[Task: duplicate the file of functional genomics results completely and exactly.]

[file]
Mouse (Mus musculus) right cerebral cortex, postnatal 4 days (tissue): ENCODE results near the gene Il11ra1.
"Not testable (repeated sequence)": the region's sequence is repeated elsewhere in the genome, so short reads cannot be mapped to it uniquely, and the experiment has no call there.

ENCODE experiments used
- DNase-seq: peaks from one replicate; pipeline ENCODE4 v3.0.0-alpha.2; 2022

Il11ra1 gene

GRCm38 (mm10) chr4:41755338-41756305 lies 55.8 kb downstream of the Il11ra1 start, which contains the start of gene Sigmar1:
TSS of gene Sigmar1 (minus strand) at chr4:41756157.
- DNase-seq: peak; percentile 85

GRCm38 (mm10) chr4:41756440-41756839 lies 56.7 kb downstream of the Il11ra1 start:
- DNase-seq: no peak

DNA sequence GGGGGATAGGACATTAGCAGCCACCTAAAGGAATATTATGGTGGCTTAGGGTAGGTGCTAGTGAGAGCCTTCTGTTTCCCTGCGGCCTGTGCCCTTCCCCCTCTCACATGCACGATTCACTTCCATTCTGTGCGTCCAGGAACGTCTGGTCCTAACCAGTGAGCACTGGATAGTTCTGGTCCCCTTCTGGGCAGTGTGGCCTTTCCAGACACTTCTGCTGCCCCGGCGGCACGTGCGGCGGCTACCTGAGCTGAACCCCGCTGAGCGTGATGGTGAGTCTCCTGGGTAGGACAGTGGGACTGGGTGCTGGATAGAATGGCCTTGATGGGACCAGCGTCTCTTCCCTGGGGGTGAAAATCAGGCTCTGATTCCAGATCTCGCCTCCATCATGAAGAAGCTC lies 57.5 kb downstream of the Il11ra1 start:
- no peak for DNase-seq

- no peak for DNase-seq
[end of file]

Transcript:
Mouse (Mus musculus) right cerebral cortex, postnatal 4 days (tissue): ENCODE results near the gene Il11ra1.
"Not testable (repeated sequence)": the region's sequence is repeated elsewhere in the genome, so short reads cannot be mapped to it uniquely, and the experiment has no call there.

ENCODE experiments used
- DNase-seq: peaks from one replicate; pipeline ENCODE4 v3.0.0-alpha.2; 2022

Il11ra1 gene

GRCm38 (mm10) chr4:41755338-41756305 lies 55.8 kb downstream of the Il11ra1 start, which contains the start of gene Sigmar1:
TSS of gene Sigmar1 (minus strand) at chr4:41756157.
- DNase-seq: peak; percentile 85

GRCm38 (mm10) chr4:41756440-41756839 lies 56.7 kb downstream of the Il11ra1 start:
- DNase-seq: no peak

DNA sequence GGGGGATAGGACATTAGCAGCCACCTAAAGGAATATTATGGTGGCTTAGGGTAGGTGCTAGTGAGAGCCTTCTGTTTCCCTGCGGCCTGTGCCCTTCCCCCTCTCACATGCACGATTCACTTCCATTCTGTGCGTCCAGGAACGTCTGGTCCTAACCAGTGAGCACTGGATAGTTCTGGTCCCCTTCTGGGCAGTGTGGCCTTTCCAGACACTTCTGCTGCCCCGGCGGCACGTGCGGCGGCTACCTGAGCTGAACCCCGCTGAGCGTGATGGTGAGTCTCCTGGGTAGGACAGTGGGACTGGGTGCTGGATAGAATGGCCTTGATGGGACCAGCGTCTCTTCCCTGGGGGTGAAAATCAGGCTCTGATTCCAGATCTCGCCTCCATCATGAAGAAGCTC lies 57.5 kb downstream of the Il11ra1 start:
- no peak for DNase-seq

- no peak for DNase-seq